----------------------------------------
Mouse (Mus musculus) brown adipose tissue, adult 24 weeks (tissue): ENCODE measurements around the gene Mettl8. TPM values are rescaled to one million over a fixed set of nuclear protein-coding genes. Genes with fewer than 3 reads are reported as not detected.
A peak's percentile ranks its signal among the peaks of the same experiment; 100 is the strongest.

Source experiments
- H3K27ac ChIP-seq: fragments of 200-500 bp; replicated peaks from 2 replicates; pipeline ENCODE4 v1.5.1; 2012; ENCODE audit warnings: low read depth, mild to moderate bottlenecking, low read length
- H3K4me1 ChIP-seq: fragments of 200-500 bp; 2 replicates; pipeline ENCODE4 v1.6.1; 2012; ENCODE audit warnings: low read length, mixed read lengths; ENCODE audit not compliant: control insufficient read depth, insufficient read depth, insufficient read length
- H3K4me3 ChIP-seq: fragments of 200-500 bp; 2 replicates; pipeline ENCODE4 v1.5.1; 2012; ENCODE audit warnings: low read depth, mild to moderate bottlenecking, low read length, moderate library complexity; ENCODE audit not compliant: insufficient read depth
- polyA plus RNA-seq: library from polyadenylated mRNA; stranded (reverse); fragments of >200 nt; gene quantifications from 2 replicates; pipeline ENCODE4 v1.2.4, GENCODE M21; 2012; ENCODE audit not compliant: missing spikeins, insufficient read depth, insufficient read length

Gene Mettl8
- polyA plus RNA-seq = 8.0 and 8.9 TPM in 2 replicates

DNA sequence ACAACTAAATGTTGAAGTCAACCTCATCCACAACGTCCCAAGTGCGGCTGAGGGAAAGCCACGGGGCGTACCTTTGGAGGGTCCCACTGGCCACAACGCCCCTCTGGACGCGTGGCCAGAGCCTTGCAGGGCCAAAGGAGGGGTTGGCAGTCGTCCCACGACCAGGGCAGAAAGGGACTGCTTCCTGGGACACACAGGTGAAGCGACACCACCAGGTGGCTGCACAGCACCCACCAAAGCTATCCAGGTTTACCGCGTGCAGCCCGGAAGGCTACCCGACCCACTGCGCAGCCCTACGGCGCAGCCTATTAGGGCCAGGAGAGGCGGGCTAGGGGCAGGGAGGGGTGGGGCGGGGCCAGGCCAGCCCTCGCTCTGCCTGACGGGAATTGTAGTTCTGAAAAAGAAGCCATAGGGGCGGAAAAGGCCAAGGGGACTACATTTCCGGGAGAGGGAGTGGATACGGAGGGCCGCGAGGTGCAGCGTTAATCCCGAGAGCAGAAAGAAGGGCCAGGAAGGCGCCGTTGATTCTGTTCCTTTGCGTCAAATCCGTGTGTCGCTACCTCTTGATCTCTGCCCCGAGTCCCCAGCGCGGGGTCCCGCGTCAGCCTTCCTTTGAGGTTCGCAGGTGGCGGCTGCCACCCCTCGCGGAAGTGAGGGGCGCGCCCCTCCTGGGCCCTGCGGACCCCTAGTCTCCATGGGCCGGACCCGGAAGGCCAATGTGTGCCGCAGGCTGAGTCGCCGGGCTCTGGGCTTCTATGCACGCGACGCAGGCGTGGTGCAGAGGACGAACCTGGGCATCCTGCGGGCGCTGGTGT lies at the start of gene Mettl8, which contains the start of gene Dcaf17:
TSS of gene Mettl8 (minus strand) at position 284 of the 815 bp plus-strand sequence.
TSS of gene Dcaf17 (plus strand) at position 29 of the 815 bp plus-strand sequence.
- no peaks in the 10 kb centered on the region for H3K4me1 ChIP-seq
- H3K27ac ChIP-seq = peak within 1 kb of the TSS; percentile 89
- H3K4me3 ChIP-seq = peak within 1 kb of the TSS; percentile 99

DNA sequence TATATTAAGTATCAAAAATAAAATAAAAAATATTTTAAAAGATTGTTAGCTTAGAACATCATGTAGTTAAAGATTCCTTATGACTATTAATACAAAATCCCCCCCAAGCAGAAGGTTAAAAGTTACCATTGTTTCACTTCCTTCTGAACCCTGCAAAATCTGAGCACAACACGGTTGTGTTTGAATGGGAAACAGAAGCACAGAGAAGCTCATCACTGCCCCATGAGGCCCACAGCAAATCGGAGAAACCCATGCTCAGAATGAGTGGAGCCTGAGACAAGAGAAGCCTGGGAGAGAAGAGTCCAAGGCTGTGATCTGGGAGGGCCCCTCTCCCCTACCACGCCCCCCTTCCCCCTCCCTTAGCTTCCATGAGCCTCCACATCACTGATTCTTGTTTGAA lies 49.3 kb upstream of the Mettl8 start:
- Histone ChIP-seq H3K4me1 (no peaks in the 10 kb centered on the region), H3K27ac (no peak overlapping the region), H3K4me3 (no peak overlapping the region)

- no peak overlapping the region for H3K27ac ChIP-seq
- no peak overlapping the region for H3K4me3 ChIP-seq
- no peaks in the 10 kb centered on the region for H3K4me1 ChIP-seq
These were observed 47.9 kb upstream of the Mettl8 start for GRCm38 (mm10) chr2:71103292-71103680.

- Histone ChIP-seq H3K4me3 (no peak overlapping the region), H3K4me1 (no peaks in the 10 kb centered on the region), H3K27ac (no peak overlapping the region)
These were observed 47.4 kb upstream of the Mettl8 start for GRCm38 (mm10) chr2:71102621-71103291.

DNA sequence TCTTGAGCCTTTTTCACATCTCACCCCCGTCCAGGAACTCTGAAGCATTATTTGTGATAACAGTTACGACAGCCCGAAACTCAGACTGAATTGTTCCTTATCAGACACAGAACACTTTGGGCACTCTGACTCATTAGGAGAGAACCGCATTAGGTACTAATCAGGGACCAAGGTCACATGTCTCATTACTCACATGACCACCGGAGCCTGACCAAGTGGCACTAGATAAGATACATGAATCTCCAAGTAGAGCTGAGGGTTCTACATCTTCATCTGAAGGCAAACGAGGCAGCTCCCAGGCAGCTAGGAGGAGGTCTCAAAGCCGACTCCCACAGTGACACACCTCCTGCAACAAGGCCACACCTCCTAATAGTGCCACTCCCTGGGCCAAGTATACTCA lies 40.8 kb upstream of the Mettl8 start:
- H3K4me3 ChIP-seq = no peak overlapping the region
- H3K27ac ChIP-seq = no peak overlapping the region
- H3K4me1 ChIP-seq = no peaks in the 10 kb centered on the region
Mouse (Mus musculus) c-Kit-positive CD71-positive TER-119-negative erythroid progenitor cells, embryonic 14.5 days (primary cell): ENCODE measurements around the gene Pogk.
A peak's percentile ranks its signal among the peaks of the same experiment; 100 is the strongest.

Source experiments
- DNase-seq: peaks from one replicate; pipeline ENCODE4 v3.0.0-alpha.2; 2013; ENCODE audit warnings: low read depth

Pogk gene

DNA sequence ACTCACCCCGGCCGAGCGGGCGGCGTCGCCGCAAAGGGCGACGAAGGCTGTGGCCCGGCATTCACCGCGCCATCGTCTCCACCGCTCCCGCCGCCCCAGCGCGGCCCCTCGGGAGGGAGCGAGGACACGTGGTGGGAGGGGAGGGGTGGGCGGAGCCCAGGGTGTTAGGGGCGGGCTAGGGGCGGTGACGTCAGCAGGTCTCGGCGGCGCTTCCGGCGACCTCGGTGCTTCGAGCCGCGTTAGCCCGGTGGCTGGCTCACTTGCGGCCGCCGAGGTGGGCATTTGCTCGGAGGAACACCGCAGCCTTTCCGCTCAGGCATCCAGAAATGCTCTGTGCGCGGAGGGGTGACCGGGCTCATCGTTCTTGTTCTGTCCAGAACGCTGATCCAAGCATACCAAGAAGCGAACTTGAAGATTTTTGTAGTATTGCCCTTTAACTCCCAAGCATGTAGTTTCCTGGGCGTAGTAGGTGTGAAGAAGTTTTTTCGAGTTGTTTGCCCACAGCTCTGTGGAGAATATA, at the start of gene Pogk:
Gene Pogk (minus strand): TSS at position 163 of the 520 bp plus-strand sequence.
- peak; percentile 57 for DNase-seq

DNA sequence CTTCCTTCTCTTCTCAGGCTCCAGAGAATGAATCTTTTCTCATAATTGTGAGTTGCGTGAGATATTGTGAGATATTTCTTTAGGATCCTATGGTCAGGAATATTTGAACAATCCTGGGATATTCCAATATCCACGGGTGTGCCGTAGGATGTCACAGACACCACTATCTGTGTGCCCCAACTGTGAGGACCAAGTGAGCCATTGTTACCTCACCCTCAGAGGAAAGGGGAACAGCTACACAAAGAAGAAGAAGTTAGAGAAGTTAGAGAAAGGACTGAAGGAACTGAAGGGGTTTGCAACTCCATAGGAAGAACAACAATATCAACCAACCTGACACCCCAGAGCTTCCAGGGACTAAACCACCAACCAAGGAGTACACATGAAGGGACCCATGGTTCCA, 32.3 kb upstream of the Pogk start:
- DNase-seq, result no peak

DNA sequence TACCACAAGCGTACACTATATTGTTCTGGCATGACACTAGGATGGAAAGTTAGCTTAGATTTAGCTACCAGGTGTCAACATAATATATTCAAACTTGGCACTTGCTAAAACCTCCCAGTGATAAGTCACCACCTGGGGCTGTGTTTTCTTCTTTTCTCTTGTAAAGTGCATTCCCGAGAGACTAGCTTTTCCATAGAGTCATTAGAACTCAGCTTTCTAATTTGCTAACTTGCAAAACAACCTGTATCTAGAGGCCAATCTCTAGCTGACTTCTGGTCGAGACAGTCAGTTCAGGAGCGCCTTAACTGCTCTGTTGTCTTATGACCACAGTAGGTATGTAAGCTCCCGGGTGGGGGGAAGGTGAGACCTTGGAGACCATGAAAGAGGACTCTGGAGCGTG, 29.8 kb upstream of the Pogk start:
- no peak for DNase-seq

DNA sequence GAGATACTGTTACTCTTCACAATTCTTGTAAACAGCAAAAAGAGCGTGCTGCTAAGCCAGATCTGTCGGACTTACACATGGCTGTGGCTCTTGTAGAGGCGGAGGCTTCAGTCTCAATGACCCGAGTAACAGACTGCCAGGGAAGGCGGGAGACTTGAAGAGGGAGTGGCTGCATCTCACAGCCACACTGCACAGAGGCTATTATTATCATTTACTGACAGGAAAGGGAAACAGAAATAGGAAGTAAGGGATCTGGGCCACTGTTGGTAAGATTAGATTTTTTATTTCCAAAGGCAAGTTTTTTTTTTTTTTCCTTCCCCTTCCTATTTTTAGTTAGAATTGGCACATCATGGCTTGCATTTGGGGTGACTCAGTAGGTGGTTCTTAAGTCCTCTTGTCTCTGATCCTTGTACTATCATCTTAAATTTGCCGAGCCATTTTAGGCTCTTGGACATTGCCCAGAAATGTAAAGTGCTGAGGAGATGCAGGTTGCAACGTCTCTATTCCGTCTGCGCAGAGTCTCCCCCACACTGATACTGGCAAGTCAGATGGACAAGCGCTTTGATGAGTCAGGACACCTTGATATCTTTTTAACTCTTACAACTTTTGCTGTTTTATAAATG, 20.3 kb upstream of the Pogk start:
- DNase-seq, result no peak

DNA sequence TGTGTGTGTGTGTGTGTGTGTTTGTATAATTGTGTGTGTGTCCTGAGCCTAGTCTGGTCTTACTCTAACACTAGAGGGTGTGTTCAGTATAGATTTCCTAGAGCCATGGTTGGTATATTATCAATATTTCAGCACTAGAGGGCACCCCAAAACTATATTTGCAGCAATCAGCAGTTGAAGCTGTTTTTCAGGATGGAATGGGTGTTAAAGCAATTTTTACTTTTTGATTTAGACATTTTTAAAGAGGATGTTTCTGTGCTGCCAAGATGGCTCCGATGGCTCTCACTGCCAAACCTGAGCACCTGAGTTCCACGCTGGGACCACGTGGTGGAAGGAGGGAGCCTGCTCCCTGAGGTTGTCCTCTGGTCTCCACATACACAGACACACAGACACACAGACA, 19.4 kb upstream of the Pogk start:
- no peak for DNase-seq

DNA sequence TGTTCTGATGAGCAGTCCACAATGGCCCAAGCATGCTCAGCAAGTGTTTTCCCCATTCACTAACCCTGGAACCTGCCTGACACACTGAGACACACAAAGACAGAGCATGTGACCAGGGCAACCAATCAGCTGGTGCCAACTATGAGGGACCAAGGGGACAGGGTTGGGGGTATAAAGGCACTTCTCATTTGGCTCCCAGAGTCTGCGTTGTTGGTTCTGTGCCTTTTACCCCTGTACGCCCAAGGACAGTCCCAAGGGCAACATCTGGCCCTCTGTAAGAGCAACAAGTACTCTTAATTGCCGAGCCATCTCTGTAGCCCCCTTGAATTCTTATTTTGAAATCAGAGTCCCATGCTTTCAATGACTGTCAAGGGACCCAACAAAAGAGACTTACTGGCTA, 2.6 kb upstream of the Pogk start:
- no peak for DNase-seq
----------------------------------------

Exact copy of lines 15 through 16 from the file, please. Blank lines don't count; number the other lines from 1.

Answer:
- H3K4me3 ChIP-seq = peak within 1 kb of the TSS; percentile 99

DNA sequence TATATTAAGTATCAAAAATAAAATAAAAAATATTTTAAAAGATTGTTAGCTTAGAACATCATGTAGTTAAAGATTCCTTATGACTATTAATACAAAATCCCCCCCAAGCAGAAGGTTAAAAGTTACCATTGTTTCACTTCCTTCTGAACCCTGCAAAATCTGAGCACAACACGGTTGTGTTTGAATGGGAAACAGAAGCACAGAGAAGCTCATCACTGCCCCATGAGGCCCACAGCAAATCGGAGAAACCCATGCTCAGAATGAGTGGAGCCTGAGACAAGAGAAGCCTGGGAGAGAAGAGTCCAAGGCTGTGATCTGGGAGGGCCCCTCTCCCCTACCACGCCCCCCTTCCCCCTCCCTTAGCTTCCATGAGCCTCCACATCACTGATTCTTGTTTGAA lies 49.3 kb upstream of the Mettl8 start: